This year marks the 75th anniversary of CSS International, which was established in Philadelphia by Herbert Coulston, Fred Shutz, and Harry Speth, just one month after the end of World War II. Today, the company’s timing screws, feed systems, change parts, bottom code/inspection diverters, lane combiners/diverters, and more, are used by packaging companies around the world. OEM Magazine recently caught up with CSS president Vance Coulston to talk about the company’s history and future.
OEM: Over the past 75 years in business, CSS international has reinvented itself a few times- from its beginnings as a tool and die company to developing parts for the glass industry in the 1960s and moving into packaging in the late 1970s. How has the company been able to reinvent itself over the years?
Coulston: CSS has reinvented itself by necessity. By observing changes in its markets, selecting new markets where the company’s expertise would allow it to be competitive, then hiring managers with backgrounds that enabled the company to expand into these new products, CSS has been able to successfully evolve. The 1960’s marked the death knell for many tool and die and general machine shops. With the advent of CNC machines, highly skilled mechanics could be replaced with lower skilled workers. Cheap overseas labor and an aging skilled domestic workforce created a market of declining sales. Executives of CSS decided to make a strategic hire. This individual helped design glass container manufacturing machinery with patented components. This product maintained the company’s sales volume until the industry went offshore to Europe in the 1980’s and plastic bottles gained increased market share. Since an important component in many glass container machines was timing screws, CSS hired Al Andrews, one of the pioneers of the timing screw industry. With his guidance, the company expanded its product line to include timing screws, feed systems, change parts, bottom code/inspection diverters, lane combiners/diverters, product orienteers, side grip belt units and vacuum reject systems.
OEM: Your portfolio is focused on tools and accessories for conveyor systems. What makes your products standout in the market?
Coulston: Much of the reason that CSS products stand out in the marketplace is due to the company’s heritage. As a former tool and die and general machining shop, an emphasis is placed on proper design and fabrication coupled with a respect for using the best available materials. With its concentration on the design process, CSS is the ideal supplier for OEMs who require equipment which meets the increased speeds and accurate positioning of customer products. CSS employs hands on mechanics who are experienced in fabricating its products. With extensive manufacturing experience, materials are selected to ensure long component life. An example of this attention to detail is the use of stainless steel for timing screw shafts versus cheaper, less durable materials.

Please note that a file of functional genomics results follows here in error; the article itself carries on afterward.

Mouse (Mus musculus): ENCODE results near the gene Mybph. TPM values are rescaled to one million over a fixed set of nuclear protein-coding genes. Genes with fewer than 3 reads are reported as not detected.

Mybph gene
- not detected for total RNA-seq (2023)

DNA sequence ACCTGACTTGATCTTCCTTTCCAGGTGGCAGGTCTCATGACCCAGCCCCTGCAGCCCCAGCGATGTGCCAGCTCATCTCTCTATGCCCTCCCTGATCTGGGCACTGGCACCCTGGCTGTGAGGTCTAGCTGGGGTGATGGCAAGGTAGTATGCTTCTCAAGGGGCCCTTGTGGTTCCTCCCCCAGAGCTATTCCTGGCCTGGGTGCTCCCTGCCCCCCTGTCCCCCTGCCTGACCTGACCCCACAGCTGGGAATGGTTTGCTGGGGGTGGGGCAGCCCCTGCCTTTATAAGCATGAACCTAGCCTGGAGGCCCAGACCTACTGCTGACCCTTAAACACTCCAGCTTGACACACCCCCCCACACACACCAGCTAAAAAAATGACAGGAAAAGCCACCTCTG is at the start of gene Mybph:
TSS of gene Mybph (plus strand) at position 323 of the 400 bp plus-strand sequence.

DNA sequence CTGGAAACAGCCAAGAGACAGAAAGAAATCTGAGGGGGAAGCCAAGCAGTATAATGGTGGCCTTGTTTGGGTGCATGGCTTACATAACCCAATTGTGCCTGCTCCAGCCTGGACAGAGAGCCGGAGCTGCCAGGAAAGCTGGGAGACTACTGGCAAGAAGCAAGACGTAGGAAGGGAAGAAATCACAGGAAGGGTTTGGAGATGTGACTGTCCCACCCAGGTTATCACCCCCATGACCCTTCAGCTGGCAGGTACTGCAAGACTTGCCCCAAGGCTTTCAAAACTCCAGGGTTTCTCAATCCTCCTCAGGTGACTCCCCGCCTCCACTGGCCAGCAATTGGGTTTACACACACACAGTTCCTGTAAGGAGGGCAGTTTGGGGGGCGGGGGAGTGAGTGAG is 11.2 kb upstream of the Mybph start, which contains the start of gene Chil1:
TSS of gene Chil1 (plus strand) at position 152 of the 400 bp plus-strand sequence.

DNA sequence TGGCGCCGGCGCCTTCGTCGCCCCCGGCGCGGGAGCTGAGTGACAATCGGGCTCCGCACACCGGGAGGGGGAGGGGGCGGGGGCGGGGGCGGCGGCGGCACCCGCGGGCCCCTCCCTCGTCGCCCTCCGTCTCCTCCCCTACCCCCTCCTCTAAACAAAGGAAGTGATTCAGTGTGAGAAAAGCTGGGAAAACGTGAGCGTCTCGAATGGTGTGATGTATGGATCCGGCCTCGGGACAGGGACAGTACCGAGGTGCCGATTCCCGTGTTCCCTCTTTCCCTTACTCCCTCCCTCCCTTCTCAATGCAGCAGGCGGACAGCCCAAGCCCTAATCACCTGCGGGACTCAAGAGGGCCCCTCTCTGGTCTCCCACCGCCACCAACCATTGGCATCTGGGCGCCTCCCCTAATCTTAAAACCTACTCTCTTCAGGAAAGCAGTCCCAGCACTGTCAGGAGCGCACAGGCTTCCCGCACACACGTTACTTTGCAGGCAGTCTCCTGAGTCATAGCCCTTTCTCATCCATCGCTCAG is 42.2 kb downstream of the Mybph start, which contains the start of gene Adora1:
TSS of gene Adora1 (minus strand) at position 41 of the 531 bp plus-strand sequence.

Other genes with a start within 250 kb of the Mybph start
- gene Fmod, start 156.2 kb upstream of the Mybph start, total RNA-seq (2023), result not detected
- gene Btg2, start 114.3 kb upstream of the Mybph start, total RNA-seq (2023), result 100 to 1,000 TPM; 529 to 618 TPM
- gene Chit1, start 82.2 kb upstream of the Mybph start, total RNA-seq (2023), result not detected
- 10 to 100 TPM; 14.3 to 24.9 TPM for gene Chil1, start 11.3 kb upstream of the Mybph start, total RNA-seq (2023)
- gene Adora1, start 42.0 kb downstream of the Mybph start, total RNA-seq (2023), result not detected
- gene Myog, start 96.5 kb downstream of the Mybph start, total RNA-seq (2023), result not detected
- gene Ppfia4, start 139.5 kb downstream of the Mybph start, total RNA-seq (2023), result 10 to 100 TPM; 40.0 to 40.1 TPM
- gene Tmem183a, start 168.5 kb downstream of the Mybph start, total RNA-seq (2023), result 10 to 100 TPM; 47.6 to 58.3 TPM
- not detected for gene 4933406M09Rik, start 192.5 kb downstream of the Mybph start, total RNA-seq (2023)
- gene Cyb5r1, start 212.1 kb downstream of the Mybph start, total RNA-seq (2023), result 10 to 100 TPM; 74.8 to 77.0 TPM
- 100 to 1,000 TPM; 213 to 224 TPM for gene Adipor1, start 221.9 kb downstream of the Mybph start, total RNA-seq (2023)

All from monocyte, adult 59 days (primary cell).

OEM: What are some of the biggest business and/or technology trends impacting your customers and partners in 2020, and how is CSS positioned to respond?
Coulston: American consumers are demanding more product choices and store branding is gaining market share. All this results in smaller container runs with an ever expanding universe of container shapes, sizes, and materials. Timing screw change parts become more important to handle this variety. With its extensive experience, CSS designs minimize the number of timing screw change parts required to efficiently handle different container sizes. With the increased use of containers with product tracking, CSS diverters (a unique product) allow access to containers while they are still on the conveyor line. Because special operations are required when containers are individualized (decorative etching, metallization, personalized printing) container handling becomes even more important. The main market trends for the 2020’s ie: more variety-smaller product runs, increased product tracking, and more expensive customized packaging are all factors which enhance the value of CSS products.
OEM: What do the next 75 years have in store for CSS?
Coulston: During the difficult times that CSS faced when transforming itself over the past 75 years, my father, Herb Coulston, CSS’ founder and chief executive, had an overriding goal in mind of doing what was right for his customers and employees. Although profits are important, I’m dedicated to the company and to my father’s goals. I have a graduate degree in industrial management and have developed a 10-year strategic plan to advance the company. The key will be executing this plan. We’ll take it 10 years at a time rather than trying to go at the full 75 in one shot.